Thursday, February 6, 2014

The Golem and the Jinni

What I try to do with reviews at this Bookshelf blog is keep it simple and spoiler-free, and let you know whether I'd recommend you pick up a copy of what I just read. Seems to work okay. This time, a brief review of The Golem and the Jinni (Harper, 2013).

While it's admittedly a little flawed - there's an awfully convenient revelation about the antagonist that let me down - Helene Wecker's first novel, The Golem and the Jinni, is a wonderful read. It's a book full of magic and life and surprises. I only dip into the fantasy genre rarely and with skepticism, but this book won me over completely.

It is set in New York City in 1899-1900, and two supernatural beings have been brought to the city. A golem, created to be the curious wife of a wealthy merchant, is awakened en route to America by her master and husband, who does not survive the voyage. A jinni, given human form and imprisoned centuries before, is released from his bottle. They are confused and overwhelmed by their new surroundings, but each finds a sympathetic friend - in the nameless golem's case, a kind, aging rabbi who names her Chava - and begins to become used to their new life. Eventually, they have a meet cute and learn that their destinies are intertwined.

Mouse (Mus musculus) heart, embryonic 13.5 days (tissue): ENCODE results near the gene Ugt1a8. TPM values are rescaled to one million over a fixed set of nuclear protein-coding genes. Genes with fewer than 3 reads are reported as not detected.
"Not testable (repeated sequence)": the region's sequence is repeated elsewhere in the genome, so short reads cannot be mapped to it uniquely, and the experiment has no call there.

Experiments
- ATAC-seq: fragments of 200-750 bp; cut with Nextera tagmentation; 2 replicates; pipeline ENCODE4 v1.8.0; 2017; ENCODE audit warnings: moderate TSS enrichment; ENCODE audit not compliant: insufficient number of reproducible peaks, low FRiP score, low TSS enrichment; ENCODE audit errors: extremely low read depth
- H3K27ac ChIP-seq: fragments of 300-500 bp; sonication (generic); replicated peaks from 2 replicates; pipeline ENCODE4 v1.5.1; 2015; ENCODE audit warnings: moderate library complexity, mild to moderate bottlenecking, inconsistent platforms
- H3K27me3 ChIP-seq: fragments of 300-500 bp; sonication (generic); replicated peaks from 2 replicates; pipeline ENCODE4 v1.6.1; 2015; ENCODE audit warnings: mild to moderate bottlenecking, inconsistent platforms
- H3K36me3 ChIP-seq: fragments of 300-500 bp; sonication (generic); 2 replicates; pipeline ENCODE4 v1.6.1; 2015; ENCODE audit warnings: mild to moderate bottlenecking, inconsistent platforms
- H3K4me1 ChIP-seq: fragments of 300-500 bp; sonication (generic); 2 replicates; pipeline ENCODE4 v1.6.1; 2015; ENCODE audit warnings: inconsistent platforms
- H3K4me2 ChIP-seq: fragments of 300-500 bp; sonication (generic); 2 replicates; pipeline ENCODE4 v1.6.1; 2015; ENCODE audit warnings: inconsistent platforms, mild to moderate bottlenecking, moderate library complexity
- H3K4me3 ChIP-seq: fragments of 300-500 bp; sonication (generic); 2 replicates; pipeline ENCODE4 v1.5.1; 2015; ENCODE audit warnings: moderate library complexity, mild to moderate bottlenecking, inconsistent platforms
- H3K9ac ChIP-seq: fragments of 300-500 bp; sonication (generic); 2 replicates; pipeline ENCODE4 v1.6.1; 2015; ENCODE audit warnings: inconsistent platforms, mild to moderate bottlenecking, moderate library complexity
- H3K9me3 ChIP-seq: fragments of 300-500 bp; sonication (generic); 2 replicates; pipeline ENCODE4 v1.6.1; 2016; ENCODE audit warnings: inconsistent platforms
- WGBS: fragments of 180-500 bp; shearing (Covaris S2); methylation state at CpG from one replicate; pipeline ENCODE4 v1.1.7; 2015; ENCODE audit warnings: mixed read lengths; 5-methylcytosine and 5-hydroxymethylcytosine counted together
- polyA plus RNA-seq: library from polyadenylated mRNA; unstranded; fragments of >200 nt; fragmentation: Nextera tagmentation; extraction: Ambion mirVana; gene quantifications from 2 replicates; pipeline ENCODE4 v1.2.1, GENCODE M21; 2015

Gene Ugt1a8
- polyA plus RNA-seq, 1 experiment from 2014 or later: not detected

I loved this book to pieces. Wecker completely succeeded in building a vibrant and exciting world around her characters, and a detailed cast of great supporting players. It helped a little that I'd just finished a novel by Steve Stern that is partially set around this time and place (see the previous post), but I was completely caught up in the setting and the characters. I enjoyed this almost completely, and recommend it with a smile.

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